Judgment reserved in highway lawsuit

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High Court judge Kevin Ramcharan has reserved his decision whether environmental activist group Fishermen and Friends of the Sea (FFOS) should be granted leave to pursue its lawsuit challenging the Environmental Management Authority (EMA) to approve the controversial Churchill-Roosevelt Highway Extension to Manzanilla.

Ramcharan indicated that he would need time to consider the issue after hearing lengthy submissions on it during a hearing in the Port-of-Spain High Court, which continued well past 7 pm yesterday.

The interim injunction granted last week against Ministry of Works and Transport and the National Infrastructure Development Company (Nidco), limiting the scope of works which can continue on the site, will stay in place until Ramcharan’s delivers his decision after Carnival.

In the event that Ramcharan refuses FFOS leave and rules that its case does not have a reasonable prospect of success, the interim injunction would be immediately lifted and its application for a injunction pending the final determination of the claim would be automatically dismissed.

If FFOS is successful, Ramcharan would then determine the substantive injunction.

Presenting submissions on behalf of the EMA, Senior Counsel Deborah Peake called for the case to be dismissed as she pointed out that FFOS filed the lawsuit over three months after her client granted the Certificate of Environmental Clearance (CEC) in June, last year.

She said it was in breach of the deadline allowed for the filing of judicial review lawsuits against State entities and institutions.

She also criticised the FFOS for failing to participate in public consultations for the project between December 2016 and January, last year.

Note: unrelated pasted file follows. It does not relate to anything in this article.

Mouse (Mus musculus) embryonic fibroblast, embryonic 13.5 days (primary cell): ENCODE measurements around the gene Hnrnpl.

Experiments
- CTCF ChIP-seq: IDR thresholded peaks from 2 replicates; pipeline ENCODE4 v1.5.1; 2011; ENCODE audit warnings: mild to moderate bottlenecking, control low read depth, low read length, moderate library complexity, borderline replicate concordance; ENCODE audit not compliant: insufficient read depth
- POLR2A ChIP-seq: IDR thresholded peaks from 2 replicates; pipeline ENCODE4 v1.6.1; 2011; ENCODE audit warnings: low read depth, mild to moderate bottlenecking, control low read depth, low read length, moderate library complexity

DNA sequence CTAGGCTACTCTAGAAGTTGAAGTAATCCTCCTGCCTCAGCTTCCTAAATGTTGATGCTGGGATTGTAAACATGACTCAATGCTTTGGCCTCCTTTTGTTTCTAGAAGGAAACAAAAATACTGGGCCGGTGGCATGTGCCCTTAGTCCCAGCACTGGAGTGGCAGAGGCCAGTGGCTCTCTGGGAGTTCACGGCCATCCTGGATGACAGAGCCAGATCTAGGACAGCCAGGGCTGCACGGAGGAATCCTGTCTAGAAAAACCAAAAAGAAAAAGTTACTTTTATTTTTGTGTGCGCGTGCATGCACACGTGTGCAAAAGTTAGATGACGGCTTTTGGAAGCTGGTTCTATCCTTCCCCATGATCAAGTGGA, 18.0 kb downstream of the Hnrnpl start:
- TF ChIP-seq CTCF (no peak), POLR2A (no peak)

“If they were truly interested they would have availed themselves to the opportunity to participate provided by the developer (Nidco),” she said as she noted that over 100 persons had participated.

Peake also claimed that the lawsuit was misconceived as FFOS claimed that the EMA was required to supervise the consultation process, when in fact its duty was to consider the opinions generated in Nidco’s consultation.

Douglas Mendes, SC, who is representing contractor Kall Co, submitted that the EMA has the sole remit to mitigate the environmental destruction, which is is inevitable in major infrastructure projects.

“We all have to trust that the EMA is doing its job to balance the competing interests,” Mendes said.

Nidco’s lawyer Ian Benjamin conferred with Peake and Mendes as he claimed that the interim injunction is costing the State $10 million a week.

FFOS lawyers were responding to the submissions up to late yesterday.

About the Highway

In the lawsuit, the group is challenging the process used by the Environmental Management Authority (EMA) for granting a Certificate of Environmental Clearance (CEC) for first phase of the project between Cumuto and Guaico.

It is claiming that the process was procedural flawed and failed to consider alternative routes for the project, which would have less impact on the environment and existing communities.

It is questioning why the EMA took 10 days to publish the CEC in the national register after it was granted on June 22, last year.

The group is contending that the construction works, which commenced on January 8, hasalready infringed on the Aripo  Savannas forest reserve-a designated environmentally sensitive area.

Under the injunction, contractor Kall Co is only allowed to continue surveying the site, to construct a temporary site office and to remove logs that have already been felled under permission from the Forestry Division of the Ministry of Agriculture.

On Monday, the injunction was varied to allow Kall Co to widen an already existing access road to the site.

Last Friday, FFOS claimed that the Government was in breach of the injunction, however, the issue was not raised during a subsequent hearings.

About the Aripo Savannas

The Aripo Savannas is one of three locations across T&T that is designated an Environmentally Sensitive Area by the EMA.

The other two are the Matura National Park and Nariva Swamp.

According the EMA’s website the area is internationally renowned for its unusual flora and striking vegetation communities and is one of the more intensively studied natural ecosystems in Trinidad.

The website states: “It was designated as a Strict Nature Reserve because it is one of the areas in T&T with high scientific value, as it is the best remaining example of the types of ecosystems found within its boundaries. This designation makes the area eligible for special protection and management under the laws of T&T.”

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